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New Chemical Processing and Recycling Technologies for Autocatalysts

Bullion Tech Ltd

PhD student – Sheena Worthington

The project is a collaboration with Bullion Tech Ltd who operate as a solutions provider in managing waste and recycling of metals for countrywide industrial organisation.

The research regarding the recovery of Platinum Group Metals from spent auto catalysts currently manifest a great profitable merchandise and in foreseeable future. For this reason, it was suggested to recover Silicon, Aluminium, Magnesium, and Calcium compounds from ceramic insulation fibre to recycle the secondary raw material. This will be done with chemistry materials and processing techniques. This will also benefit the environment and the economy by preventing it to be sent to landfill. It is thought that during operational procedure and the ceramic insulation fibre the contamination occurs, the three primary type of catalyst poisons are; sulfur, manganese and lead. This will be investigated further and proper purification will be done to produce a commercialized product.

Currently the proposal scheme is still in its novelty. The future success of the project depend on quantity recovered, how pure it is, and the available market for the products recovered.

Completing a PhD at Thornton Science Park is a great opportunity for those who want to work alongside professionals, gain contacts for the future and build their own project. Being a student at Thornton Science Park is a great opportunity for those who want to work alongside professionals, gain contacts for the future and build their own project.

Eco-Innovation Cheshire and Warrington offers flexibility and support whilst working towards your future goals. I now have new insights and perceptions on how to approach work in this field of expertise, including effective time management and the professional skills required in this industry.

Remediation of Acid Tar Pits

Core Additives Technologies Limited

PhD student - Amy Taylor

This project focus on the characterisation and use of acid tar from the acid tar lagoons located worldwide. Acid tar is formed from the petrochemical refining processes which used sulphuric acid. The hazardous sludges, which were defined as waste products from these processes, were deposited in land pits, forming lagoons of acrid, hazardous, corrosive tar. Although these processes are generally not used anymore, the legacy of these processes remain in these acid tar lagoons. They are notoriously difficult to remediate and steps have been taken to dispose of these tars in an environmentally favourable and economical way. The aim of this project is to characterise acid tar and to find an environmentally-friendly way of disposal/recycling.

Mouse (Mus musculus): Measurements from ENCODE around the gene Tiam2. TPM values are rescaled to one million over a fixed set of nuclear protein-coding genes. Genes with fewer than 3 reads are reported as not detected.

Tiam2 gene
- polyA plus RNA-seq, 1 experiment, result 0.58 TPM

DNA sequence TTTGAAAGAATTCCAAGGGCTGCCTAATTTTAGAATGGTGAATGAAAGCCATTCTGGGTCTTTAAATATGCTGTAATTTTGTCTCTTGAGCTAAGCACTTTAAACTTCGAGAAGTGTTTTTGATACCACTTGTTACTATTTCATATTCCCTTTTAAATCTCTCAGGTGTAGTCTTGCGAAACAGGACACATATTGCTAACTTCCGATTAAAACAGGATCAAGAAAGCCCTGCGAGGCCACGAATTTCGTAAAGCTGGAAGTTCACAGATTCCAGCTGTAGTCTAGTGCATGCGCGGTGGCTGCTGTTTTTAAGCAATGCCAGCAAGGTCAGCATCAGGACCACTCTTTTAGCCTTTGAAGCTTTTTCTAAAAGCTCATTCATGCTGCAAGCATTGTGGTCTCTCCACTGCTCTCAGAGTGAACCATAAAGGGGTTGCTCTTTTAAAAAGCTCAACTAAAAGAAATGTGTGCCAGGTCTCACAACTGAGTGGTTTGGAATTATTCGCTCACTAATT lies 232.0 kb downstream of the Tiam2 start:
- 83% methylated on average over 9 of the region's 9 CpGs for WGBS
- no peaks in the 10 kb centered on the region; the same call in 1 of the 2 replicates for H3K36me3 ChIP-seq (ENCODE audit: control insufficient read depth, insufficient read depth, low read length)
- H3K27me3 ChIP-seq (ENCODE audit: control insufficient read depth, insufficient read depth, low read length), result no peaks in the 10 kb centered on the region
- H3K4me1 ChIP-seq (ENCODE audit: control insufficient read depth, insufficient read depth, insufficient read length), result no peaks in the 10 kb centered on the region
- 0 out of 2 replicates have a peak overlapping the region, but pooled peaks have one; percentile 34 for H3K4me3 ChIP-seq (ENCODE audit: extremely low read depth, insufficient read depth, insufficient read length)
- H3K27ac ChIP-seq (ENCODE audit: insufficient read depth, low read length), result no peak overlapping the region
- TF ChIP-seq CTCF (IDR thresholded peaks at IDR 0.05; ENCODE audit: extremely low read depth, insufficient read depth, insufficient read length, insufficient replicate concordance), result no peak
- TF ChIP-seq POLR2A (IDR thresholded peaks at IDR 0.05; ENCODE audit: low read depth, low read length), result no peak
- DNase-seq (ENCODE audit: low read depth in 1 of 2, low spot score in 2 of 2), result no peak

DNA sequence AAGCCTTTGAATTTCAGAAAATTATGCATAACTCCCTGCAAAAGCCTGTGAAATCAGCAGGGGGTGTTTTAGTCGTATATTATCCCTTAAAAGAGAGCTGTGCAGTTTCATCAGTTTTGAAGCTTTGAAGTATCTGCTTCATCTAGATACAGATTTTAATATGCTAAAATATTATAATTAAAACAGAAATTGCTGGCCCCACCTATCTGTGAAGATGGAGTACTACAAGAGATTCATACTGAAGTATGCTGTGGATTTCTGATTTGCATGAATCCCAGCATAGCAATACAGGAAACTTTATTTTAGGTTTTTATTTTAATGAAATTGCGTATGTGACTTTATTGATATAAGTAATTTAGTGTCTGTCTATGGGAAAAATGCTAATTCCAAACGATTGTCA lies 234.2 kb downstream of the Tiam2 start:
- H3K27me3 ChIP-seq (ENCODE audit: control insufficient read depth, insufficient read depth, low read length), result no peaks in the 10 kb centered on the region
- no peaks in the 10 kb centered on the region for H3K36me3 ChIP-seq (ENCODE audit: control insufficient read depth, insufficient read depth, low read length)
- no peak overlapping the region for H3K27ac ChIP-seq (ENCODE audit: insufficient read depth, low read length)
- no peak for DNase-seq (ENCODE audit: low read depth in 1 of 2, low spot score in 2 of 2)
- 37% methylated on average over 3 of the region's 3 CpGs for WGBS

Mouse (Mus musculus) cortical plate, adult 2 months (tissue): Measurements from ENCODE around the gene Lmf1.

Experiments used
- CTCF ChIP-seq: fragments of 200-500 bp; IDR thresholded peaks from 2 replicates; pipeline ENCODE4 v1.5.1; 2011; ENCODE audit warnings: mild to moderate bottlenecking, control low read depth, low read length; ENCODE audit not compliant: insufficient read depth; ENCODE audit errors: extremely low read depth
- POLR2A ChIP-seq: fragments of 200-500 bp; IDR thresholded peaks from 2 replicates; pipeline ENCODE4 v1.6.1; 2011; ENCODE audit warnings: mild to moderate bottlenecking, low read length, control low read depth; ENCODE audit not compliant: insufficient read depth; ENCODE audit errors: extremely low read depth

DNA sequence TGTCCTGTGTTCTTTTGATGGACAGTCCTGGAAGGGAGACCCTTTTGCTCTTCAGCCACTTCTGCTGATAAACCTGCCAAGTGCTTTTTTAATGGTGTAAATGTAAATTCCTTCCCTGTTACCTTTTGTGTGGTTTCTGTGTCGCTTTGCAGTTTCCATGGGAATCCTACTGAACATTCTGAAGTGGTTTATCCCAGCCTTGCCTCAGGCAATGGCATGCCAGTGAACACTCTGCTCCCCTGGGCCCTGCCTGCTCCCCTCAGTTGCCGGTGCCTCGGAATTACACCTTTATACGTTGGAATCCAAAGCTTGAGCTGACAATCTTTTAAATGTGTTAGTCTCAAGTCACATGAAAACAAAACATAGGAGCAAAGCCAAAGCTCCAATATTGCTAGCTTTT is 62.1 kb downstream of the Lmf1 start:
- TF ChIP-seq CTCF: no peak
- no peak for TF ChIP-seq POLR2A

The focus of this project initially will be on a particular pit and comparison will be made through literature of other pit compositions. Since the chemistry of the pit is predicted to be complex, it is proposed that the characterisation of the contents of the pit should be the focus of the first year, using various analytical methods. It is expected that this will take the whole of the first year. The instruments that are expected to be used initially are GCMS, ICPMS and XRF. It is anticipated that other forms of analysis will also be used.

The second year will focus on disposal or recycling of the contents of the pit and some trials will be performed to deduce whether they would be feasible in practice. This will be explored in depth.

I love being able to bounce ideas off somebody with years of experience.  My advice to somebody thinking about furthering their studies would be to be very passionate about the project that they will be doing and also be prepared to do a lot of work - but it really is worth it.

Machine Learning

Spiro Control Ltd

PhD Student - Harrison O’Neill

A control loop is a mechanism designed to automatically adjust the value of a measured process variable in order to meet a desired setpoint. Control loops are an essential part of every industrial plant, therefore continuous assessment of controller performance is necessary in order to improve overall plant efficiency.